As most people here probably know, Mr. Obama has proposed changing overtime regulations so that more people will be covered. Megan McArdle’s critique of this proposal is, as usual, well-spoken and in my opinion mostly spot-on. But she unfortunately neglects and seems to assume away one of the arguments in favor of Mr. Obama’s proposal.

Phillippe's French Dip Restuarant. Photo: MargaretNapier. <a href="https://creativecommons.org/licenses/by-nd/2.0/legalcode">License: creative commons, attribution, no derivatives</a>.

Phillippe’s French Dip Restuarant. Photo: MargaretNapier. License: creative commons, attribution, no derivatives.

McArdle points out that changing the overtime requirements to include erstwhile exempt employees would encourage employers to more closely monitor those employees’ hours. For people like her–and like me, who in my current job is exempt–that would work as an intrusion, assuming it would apply to us at all. (Other than snippets from the news and internet, I’m not sure on the specifics of Mr. Obama’s proposal. But I think she and I would still be exempt, even though I, for one, earn less than the $50K+ threshold of the proposed regulations.)

But here is where she errs:

I have a vague idea of what it would be like to manage a Chipotle, in that I can probably specify the major duties involved, like ordering stuff and training workers. But I have no idea what that manager’s biggest day-to-day challenge is, what it takes to do the job well, what he enjoys about his work and what he doesn’t, where she’s hoping to get and what she’s willing to do to get there.

You know who knows that? The manager and the manager’s boss: the people who are currently agreeing to the terms of employment. The administration is proposing to overrule their judgment and force overtime restrictions onto them. But if I asked that Chipotle manager whether he wants the possibility of overtime pay and the certainty of clock-punching that comes with it, he might give an answer quite a bit like my own — all about why his job, like mine, shouldn’t fall under those rigid external rules.

The error isn’t necessarily in what McArdle suggests about the manager and his/her boss knowing their business and interests better than a regulator would. And as applied to Chipotle or to any number of jobs, or to any number of managers, she might be right. The error, though, is that a lot of service jobs–maybe not Chipotle, but probably Burger King, Wendy’s, McDonalds, Hardee’s, etc.–hire “shift managers” who after a certain training period are put on salary and sometimes must work in excess of 40 hours per week. Their pay may be greater to put them above the current overtime-qualifying wage threshold, and they may very well be managers in key respects, but they are also in many ways just as much workers as they are managers. These aren’t the assistant managers or co-managers or general managers.

There’s much I don’t know. For instance, I just said “a lot of service jobs…hire ‘shift managers.'” Maybe “a lot” isn’t that many, and maybe even those earn so little that the overtime requirements do apply to them. The anecdata I rely on are faulty because in addition to being anecdata, they’re about 20 years old. But Obama’s proposal addresses what to “a lot” of people is a real grievance. Whether that grievance admits of a remedy, and whether his proposal is that remedy or might in some ways make things worse, is another question. I, with McArdle, suspect the remedy might be worse and am at best ambivalent about the proposal.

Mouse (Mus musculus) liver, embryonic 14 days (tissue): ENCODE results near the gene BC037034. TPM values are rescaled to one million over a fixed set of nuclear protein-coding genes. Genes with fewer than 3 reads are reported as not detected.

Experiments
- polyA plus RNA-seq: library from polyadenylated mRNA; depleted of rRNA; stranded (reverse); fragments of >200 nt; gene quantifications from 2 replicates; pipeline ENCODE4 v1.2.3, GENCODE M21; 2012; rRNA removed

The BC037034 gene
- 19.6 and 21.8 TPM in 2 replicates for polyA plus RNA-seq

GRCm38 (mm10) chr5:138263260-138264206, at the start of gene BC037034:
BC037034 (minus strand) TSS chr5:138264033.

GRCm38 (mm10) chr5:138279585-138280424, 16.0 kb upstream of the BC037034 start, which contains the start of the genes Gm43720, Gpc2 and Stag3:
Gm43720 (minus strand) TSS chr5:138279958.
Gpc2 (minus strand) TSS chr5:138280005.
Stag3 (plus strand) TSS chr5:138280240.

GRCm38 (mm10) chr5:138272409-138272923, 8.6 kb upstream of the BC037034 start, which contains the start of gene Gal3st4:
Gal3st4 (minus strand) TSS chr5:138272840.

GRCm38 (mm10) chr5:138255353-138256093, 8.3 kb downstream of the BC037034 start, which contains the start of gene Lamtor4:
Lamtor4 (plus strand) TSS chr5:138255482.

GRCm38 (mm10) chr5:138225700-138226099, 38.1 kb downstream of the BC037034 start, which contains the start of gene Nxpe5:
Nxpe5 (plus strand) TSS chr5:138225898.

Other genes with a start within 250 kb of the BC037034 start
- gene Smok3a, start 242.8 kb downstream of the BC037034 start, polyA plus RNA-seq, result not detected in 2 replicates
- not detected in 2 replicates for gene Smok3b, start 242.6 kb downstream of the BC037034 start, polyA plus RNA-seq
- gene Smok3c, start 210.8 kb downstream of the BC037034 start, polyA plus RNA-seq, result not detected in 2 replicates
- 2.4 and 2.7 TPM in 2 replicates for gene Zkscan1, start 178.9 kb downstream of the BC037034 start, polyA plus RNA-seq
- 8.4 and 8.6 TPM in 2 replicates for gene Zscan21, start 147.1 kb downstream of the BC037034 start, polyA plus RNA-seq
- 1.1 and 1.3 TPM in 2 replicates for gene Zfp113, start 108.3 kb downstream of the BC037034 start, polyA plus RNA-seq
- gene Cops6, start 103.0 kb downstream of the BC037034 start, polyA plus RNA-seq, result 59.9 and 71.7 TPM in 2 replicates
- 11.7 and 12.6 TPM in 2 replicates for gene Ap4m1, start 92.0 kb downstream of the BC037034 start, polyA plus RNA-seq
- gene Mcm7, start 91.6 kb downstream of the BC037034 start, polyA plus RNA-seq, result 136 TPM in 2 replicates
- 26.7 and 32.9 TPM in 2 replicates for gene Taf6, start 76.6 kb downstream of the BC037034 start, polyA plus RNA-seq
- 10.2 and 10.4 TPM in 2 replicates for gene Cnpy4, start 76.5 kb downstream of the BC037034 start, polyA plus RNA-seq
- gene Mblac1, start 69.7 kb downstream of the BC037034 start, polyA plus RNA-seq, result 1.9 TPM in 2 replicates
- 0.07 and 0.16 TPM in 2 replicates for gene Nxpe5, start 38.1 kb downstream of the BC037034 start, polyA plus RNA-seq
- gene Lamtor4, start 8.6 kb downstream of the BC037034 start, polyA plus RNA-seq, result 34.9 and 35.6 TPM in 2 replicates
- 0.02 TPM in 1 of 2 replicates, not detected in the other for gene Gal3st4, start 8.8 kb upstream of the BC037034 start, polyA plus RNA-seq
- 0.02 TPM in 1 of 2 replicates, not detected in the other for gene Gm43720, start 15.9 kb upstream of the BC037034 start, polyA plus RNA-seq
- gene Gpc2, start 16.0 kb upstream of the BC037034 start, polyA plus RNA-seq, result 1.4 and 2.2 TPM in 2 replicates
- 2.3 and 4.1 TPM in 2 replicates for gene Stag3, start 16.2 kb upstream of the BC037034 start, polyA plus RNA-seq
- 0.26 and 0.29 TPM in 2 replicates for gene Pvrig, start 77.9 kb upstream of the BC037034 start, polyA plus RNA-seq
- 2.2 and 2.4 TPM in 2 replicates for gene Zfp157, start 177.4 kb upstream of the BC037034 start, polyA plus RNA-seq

I probably haven’t done justice to McArdle’s column. It’s about more than this one point I claim she neglects. So of course, read the whole thing.


Category: Market

kremlinzoo

Varad Mehta says that we can’t let the Wookies win, but Anthony Domanico disagrees.

Emma Pierson contemplates being an affirmative action admit.

A report suggests that Austin needs to increase the number of granny flats.

A couple years ago, Sweden instituted a program to text people who knew CPR when there is someone around who needs it, and now they’re texting blood donors when their donated blood is used.

Jane The Actuary looks at College For All, Lee Siegel, and path dependency, with an eye towards Europe’s different expectations for its college-bound than we have.

Whenever there is a breakout at the zoo, it’s only the flamingos that get away. Here’s why.

It looks like Terry Pratchett will have no successor to write the Discworld novels.

Good walls make good coworkers. I actually found, over the years, that I prefer cubicles to offices and prefer the open environment to a closed one. This is, for me, quite odd.

Here are the eight strictest states when it comes to homeschooling. North Dakota, I’m disappointed in you.

In Mansfield, Ohio, Stranger Danger training has possibly saved children from a nefarious man who got out of his car to wave to his children.

InsideClimate News wonders why TV meteorologists don’t believe in climate change. Jose Duarte says that the “97% consensus” on climate change is closer to 80%.

Relatedly, Francie Diep looks at physicians who don’t believe in evolution.

If you’ve lived or work there, Minnesota may owe you money. But if so, they aren’t telling. Some of y’all may recall a few years ago I found out Deltona owed me money (somewhere between $100-200, if I recall). I found out about it shortly before I found out that it was going to claim it outright.